The hardest part of getting the facade right was those window arches. Took me quite some time to figure out how to get those right. I’m quite pleased with the result.

On the back I chose to emulate an expansion that had been made to the building in a more modern architecture, to break it up a little, but also to add more room inside. I think it worked quite well to serve both purposes :)

Another thingΒ  I spent a lot of time working on for this hospital was the elevator design. A hospital has to have an elevator, and I wanted mine to actually have doors that worked and looked like real elevator doors. Not exactly easy in a tight space with LEGO. This is what the result looks like.

Click the picture for a view of the doors in the open position :) The doors are not really attached to anything, but they are locked in place on top and rests against the wall, so they don’t fall out… until the elevator is moved to another floor, then they tend to fall out easily into the elevator shaft πŸ˜›

There are lots more pictures to check out on flickr, andΒ  I will also show some more of them here and talk about the interior and the ambulance I made for this in a later post. Stay tuned πŸ˜‰

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My LEGO room, a work in progress

I recently moved into my new house, and one of the big benefits of moving from a 2-room apartment to a house is the increase in the number of rooms, meaning there are now enough rooms for me to have my own LEGO room πŸ˜€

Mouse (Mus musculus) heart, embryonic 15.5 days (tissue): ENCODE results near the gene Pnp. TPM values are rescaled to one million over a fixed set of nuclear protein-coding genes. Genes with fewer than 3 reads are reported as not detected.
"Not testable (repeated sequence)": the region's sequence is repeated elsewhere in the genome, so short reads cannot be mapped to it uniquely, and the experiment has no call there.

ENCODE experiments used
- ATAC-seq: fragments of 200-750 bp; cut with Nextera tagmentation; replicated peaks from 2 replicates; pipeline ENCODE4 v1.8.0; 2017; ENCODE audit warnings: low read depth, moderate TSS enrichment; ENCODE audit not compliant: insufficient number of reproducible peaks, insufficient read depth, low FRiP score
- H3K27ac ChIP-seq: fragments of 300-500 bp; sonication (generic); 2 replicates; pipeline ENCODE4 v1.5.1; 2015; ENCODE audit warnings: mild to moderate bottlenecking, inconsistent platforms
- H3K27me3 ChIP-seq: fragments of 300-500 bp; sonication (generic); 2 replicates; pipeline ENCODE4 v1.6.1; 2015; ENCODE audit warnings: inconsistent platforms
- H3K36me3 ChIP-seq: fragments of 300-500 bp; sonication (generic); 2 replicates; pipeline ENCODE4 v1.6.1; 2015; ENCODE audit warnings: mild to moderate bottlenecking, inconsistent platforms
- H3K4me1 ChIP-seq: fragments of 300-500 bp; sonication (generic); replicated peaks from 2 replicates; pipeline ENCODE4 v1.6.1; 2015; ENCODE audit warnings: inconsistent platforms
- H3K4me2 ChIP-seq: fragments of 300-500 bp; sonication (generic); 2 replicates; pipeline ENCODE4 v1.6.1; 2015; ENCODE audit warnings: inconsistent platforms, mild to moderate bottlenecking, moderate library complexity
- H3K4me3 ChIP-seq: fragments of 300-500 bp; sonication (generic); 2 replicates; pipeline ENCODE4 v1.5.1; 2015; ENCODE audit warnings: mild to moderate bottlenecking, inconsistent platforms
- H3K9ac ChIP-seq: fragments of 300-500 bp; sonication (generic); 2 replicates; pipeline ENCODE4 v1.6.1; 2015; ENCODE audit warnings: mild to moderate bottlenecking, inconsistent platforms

Here’s how it looked, empty. The way it will never look again πŸ˜‰

Ready to be filled with LEGO!

And here’s the little closet right outside the room I’ll also be filling with LEGO, after the first batch of LEGO had been brought in.

A small fraction of my collection, stuffed in the closet.

After starting work on putting up shelves, and getting a desk (and putting some LEGO inside…), this is how it looked.

Still more shelves to put up…

After this, I started to build again and sort of haven’t put up any more shelves yet… The room is way more messy now, with LEGO all over the desk, and my modular house under construction… I really need to tidy it it up a bit so I can finish putting up shelves and actually get some organization in here πŸ˜›

More pics to come when I’ve gotten around to doing that!

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Brikkelauget at Desucon 2012